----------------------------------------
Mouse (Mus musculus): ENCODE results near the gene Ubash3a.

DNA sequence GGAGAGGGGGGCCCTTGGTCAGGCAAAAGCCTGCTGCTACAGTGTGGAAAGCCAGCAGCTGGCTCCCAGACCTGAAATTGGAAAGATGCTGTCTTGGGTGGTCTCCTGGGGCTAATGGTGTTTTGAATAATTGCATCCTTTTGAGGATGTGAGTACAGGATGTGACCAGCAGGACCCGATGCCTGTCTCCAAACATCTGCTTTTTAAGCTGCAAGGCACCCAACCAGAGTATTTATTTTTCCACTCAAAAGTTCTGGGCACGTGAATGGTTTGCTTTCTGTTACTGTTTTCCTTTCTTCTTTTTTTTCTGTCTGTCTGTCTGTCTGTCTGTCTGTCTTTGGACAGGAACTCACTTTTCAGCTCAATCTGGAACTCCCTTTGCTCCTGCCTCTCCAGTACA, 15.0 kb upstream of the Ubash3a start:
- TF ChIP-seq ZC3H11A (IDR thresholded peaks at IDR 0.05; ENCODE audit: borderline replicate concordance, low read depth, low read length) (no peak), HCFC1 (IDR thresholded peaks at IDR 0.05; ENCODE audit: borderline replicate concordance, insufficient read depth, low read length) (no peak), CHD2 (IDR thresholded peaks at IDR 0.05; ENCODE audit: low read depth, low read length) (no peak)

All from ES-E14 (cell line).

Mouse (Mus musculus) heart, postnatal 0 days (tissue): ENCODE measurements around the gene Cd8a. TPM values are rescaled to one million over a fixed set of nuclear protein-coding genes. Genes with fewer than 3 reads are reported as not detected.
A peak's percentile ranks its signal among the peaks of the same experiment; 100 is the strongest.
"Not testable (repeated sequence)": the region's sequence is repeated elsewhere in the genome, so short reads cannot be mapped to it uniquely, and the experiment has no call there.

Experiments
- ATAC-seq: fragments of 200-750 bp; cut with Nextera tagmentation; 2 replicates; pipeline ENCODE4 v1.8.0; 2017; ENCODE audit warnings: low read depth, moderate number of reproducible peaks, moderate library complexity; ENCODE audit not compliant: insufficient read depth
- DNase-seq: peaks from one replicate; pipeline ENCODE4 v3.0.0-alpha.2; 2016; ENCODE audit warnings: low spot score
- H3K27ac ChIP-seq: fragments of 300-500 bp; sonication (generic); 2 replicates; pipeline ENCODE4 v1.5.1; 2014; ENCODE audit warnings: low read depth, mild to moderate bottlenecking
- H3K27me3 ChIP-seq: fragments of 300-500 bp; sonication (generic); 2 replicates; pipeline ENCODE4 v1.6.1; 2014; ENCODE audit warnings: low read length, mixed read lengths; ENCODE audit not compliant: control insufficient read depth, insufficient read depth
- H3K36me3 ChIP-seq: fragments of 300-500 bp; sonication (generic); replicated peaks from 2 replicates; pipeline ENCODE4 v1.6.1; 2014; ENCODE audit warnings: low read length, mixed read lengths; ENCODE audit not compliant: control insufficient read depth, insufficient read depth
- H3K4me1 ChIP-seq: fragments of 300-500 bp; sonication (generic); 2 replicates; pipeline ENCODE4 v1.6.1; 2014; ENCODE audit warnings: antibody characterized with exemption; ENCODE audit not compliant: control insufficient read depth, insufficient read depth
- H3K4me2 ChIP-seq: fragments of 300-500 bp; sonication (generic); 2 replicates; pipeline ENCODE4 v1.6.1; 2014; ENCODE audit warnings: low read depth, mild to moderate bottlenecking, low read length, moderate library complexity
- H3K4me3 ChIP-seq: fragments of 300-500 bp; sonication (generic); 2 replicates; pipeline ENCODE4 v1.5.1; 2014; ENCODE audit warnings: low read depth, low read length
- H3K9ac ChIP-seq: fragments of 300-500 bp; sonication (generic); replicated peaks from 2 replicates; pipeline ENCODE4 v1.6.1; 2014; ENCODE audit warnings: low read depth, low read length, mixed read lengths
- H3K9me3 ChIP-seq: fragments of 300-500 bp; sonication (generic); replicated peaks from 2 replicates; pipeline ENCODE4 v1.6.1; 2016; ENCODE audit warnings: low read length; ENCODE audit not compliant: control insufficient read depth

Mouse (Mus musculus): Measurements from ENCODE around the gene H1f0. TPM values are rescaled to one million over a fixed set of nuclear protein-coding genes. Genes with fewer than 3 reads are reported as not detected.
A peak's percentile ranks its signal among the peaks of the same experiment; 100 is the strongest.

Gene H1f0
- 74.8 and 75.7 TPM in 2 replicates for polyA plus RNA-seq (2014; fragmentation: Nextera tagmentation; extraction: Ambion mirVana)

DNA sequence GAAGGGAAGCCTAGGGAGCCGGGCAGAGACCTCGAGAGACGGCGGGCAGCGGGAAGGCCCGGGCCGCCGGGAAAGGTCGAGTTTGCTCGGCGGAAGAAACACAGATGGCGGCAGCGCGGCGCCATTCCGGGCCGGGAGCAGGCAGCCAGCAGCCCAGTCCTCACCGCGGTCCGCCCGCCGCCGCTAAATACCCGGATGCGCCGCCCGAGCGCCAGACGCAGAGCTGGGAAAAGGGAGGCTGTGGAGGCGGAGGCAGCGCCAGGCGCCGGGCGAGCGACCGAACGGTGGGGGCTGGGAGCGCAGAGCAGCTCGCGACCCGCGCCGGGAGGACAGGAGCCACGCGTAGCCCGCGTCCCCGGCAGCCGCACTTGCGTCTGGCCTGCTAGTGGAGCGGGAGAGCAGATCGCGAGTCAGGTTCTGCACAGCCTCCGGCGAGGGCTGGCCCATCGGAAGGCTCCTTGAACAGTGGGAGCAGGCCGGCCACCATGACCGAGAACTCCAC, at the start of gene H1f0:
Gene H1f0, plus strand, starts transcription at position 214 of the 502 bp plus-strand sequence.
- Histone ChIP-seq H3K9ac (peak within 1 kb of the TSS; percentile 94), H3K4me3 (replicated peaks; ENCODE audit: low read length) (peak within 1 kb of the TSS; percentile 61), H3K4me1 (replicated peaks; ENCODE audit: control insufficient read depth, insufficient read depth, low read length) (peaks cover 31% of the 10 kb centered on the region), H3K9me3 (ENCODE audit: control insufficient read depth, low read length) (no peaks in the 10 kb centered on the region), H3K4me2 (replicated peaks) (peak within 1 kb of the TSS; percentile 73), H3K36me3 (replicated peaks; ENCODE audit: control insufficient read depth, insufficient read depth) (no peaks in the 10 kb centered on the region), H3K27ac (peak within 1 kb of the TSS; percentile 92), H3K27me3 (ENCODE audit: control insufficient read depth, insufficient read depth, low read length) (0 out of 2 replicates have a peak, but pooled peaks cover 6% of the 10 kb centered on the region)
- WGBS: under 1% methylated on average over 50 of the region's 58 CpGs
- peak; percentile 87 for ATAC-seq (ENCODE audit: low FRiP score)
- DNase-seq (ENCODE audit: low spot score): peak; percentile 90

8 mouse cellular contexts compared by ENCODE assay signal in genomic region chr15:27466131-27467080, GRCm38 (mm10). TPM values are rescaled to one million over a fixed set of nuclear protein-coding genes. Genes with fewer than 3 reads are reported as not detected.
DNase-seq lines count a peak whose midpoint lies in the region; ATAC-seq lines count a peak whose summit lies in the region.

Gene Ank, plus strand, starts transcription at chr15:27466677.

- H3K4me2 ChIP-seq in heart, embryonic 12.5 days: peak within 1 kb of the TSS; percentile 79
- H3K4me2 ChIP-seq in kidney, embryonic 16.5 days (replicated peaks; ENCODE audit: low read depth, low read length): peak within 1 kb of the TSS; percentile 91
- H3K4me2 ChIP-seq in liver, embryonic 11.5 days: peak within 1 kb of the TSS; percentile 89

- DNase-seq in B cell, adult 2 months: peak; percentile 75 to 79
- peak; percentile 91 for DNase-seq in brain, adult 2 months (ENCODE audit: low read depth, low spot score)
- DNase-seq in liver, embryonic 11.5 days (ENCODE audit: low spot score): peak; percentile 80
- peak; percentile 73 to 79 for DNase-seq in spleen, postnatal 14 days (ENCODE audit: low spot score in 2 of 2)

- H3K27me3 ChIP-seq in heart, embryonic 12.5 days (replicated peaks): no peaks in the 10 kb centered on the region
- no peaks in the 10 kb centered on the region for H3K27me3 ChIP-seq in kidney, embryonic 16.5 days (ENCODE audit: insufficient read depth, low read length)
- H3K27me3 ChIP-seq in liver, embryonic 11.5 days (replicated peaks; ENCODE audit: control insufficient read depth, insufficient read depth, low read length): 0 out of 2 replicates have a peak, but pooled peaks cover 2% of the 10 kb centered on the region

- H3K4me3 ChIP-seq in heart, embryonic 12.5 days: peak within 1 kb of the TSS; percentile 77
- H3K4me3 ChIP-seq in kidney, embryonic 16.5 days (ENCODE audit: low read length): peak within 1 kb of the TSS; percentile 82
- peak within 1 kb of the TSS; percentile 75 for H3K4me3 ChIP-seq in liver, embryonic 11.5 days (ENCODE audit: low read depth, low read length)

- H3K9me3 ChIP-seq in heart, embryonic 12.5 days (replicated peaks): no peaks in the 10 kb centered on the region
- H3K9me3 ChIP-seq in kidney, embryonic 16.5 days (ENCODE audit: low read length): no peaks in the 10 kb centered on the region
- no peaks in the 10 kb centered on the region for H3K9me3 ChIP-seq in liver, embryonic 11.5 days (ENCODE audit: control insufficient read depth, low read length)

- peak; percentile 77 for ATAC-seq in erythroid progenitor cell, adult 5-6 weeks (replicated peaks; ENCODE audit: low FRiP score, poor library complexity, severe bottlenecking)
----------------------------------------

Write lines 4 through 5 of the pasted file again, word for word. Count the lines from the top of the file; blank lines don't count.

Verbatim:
All from ES-E14 (cell line).

Mouse (Mus musculus) heart, postnatal 0 days (tissue): ENCODE measurements around the gene Cd8a. TPM values are rescaled to one million over a fixed set of nuclear protein-coding genes. Genes with fewer than 3 reads are reported as not detected.